I have two Play:5s (1st Gen) set up as an audio pair connected to PC through a line in. This pairing only works for a few minutes, then disconnects. Sometimes one of the Play:5s disappears completely. They also randomly separate during regular music playback without the line-in. They have become completely useless as computer speakers and for background music.
For my home cinema setup, I have a projector connected to a Ligawo HDMI switch (to connect my Roku, PS4, and Laptop) that outputs the audio to the Soundbar. I also have two Play:3s as satellites and a connect amp for my floor standing speakers in the back. When I pair the Soundbar to the Play:3s, the sound is either barely audible or it cuts out completely at times. I prefer the sound of the big speakers from the connect:amp and when I pair it with the Play:3s, they also intermittently cut out. When I connect all the audio components, the Soundbar is out of sync and the Play:3s still cut out at times.
The only thing that seems to be working properly are two Play:1s in my bedroom/bathroom, even though they are much further away form the boost. I have tried switching channels.
Any ideas? Is there a Sonos customer service that could come and inspect my setup at home? I am growing rather frustrated after a substantial investment.
Best answer by SHARKB8T
I'd start eliminating the most common problems that occur and see what happens. You can absolutely get better data on what is occurring by submitting a diagnostic from within the Sonos App, record the number, and post it here and the Sonos Staff on the board can look at data from your system and may be better able to isolate the specifics of your problem...
But there are things you can do in the meantime that may make that unnecessary:
Potential issues generating the problems:
1) IP address conflicts. This is when more than one device on your network has the same IP address and that obviously makes communication with the devices a challenge (Think of a computer that hibernates, while "off the network" another device requests an IP from the router... If the router assigned the IP of the hibernating computer because it thinks it is available... and then you "wake" the computer... network challenges. These are most simply resolved by forcing the reassignment of IP addresses by powering down **all** networking devices (computers, phones, hubs, tablets, NAS, Sonos devices, etc....), the router and your modem (if different). The power them up starting with the modem, then the router, then each device one at a time and this forces new IP assignments to each device and *tadaa* communication flows freely. This requirement can be avoided by logging into most routers and assigning IP addresses to devices that are typically on your network.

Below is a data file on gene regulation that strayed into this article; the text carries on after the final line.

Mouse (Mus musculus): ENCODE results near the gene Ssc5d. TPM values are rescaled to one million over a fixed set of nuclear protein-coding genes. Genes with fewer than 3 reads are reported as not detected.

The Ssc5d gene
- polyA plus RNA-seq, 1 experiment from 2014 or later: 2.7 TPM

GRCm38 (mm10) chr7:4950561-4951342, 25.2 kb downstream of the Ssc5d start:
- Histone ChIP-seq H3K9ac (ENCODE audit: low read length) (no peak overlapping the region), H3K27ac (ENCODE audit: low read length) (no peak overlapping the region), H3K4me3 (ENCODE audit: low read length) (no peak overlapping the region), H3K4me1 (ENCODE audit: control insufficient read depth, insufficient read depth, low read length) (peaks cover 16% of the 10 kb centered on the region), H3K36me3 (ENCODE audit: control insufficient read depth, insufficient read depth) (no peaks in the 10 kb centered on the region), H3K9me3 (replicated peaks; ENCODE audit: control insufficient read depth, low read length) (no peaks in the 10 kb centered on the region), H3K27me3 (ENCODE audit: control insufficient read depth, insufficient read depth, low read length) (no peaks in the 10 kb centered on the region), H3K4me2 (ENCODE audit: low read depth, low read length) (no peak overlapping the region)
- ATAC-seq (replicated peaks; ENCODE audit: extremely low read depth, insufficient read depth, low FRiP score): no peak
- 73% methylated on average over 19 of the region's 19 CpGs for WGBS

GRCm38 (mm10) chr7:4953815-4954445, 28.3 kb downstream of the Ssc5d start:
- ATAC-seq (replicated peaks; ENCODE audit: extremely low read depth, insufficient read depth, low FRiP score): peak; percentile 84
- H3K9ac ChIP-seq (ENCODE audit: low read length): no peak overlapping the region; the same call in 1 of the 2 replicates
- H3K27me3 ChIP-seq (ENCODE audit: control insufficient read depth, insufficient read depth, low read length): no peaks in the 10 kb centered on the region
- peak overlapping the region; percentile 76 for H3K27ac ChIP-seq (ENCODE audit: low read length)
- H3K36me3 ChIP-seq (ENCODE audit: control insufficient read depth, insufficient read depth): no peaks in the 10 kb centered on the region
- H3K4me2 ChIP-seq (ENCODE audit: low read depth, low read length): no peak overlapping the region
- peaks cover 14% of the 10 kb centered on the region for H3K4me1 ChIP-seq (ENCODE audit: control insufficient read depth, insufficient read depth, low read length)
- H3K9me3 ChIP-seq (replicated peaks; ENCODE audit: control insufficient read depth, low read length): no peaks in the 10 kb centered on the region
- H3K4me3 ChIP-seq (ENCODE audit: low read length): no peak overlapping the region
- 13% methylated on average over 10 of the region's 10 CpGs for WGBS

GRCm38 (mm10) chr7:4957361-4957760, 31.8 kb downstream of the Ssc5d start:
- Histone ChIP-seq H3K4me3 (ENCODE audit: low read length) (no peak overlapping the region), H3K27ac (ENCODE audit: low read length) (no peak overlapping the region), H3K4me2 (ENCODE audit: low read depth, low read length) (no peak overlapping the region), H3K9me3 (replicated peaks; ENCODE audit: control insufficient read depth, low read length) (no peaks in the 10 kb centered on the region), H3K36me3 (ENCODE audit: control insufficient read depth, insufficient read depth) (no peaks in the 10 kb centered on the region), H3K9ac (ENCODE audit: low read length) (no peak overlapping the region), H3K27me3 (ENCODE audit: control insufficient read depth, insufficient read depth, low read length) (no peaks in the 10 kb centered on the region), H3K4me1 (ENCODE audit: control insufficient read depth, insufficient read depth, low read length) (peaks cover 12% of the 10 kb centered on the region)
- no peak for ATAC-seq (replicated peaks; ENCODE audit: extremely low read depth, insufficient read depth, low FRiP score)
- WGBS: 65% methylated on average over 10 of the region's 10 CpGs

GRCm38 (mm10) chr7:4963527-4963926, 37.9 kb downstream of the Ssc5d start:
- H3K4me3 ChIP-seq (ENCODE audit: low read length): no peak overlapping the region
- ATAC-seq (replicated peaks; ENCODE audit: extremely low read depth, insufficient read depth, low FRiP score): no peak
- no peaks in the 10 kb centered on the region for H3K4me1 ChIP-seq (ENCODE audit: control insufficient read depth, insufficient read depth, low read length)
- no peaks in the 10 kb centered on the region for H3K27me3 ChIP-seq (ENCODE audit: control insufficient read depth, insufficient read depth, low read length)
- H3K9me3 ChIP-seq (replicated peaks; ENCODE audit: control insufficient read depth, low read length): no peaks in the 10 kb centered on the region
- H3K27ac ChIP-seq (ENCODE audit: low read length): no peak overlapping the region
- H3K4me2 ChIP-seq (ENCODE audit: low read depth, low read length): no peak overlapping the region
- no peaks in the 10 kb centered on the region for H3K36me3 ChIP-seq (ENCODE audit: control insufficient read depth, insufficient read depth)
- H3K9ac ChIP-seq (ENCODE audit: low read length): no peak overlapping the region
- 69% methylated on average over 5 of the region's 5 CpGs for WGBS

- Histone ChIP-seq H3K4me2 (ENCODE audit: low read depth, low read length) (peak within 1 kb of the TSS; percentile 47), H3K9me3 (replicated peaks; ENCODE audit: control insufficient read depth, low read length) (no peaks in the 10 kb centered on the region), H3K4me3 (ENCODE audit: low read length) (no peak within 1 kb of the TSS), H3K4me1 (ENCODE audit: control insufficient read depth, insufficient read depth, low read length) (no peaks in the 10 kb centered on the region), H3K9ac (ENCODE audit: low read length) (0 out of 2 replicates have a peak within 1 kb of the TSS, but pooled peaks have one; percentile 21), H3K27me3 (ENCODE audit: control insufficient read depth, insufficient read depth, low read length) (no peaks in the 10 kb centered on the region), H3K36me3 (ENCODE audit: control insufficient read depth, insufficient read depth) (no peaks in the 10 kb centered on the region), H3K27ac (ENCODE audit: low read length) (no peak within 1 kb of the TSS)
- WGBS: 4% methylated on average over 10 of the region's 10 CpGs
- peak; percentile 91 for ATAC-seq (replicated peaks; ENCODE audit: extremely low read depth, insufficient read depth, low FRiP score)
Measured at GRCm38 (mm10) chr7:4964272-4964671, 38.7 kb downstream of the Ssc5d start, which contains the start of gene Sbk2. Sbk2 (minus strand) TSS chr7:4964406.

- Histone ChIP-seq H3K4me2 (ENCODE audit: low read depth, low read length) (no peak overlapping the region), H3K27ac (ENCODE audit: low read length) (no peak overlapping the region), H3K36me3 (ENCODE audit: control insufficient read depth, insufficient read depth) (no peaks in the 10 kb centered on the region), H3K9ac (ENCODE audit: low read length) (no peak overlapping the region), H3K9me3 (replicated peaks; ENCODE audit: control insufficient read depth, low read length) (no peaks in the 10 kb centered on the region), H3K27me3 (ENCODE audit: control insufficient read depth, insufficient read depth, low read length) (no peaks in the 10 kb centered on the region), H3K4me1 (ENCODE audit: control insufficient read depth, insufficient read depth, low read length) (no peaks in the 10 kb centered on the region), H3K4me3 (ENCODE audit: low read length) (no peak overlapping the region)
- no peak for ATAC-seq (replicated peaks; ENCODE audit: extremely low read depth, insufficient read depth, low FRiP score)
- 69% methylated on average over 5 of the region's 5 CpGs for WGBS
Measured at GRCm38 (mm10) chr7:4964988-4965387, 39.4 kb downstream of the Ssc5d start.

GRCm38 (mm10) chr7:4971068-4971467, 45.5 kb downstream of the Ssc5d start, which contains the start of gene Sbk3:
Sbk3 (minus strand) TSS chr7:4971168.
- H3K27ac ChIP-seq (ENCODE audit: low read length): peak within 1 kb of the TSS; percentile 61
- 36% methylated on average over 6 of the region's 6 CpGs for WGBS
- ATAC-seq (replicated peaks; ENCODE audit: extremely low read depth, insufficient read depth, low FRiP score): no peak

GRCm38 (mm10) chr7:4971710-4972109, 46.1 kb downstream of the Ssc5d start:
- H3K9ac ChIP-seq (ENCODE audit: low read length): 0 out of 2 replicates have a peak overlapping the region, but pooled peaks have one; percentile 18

2) Network noise, interference, congestion... If I were guessing (... and, of course, I am) this sounds more likely to be your particular problem.
Given you have a Boost connected, this means you should have your computers operating on "SonosNet", this is a mesh wifi network that the Sonos devices create between themselves to take load off the router and direct all internet through the wired boost.
I would first make sure that your boost is the *full length* of the ethernet cable *away* from your router and that you have no 2.4Ghz wireless device near any of the Sonos Devices (home wireless Phones, Baby Monitors, etc.).
Ensure that the 2.4Ghz "channel" you set the SonosNet on is one that has as little network noise as possible... (you can easily find small utility programs that will show you networks near your computer, the "channel" they are on and their strength.
You want to go into your router's control panel and ensure that you set the router channel as well and that it is at least 5 channels away from whatever you set SonosNet to (Don't let it "auto" select the channel.)
Go into the Sonos controller software and look at "About My Sonos System" and you should see a listing of your devices... in that listing, for each device, you will see a line that says "WM: 0" or "WM:1" You *Should* have all of them saying "0"... which means each device is communicating on the SonosNet mesh network... If any are connecting over wifi instead of SonosNet (the "1"), that suggests there is a weak signal for some reason on some devices... post back with what you find if it isn't all on SonosNet.
On the volume of surrounds... they typically are very quiet... let's get everything working awesomely first, and then we can discuss if you really are getting 5.1 audio (if so there is usually very little audio in surrounds - ambiance, action effects, etc... but almost never audio for dialogue, etc.... ) If Sonos is creating the effect for you from a stereo source, again, that contains segmented audio that, by design, isn't that "loud". If you are tying in the Amp by "grouping" the audio, but NOT bonding it as surrounds, (you are simply grouping them in the app....) that may not work so well... there may be too much delay in any audio going to non-"bonded" speakers for comfortable viewing /listening of TV .... which brings me to:
You mention sync issues, but I'm unclear when specifically they are occurring.... but just in case... here are a few details In order for you to created your "Bonded" sound for use with the Playbar. When the Play 3s are used as Surrounds.., that is you "bond" them into a single "room" as opposed to just grouping them together, the Playbar communicates with the surrounds on a 5Ghz network for increased speed to keep them in sync. The Connect:Amp doesn't have a 5Ghz radio... so it can't be surrounds unless there is a physical wired connection between them - That is... either ethernet cable goes from the playBar to the Connect Amp, or from each device back to the router. Then you can "bond" the connects in instead of the 3s.
Audio played from a source like a music library, or music service, should be perfectly in sync for all Sonos devices.
Hope this helps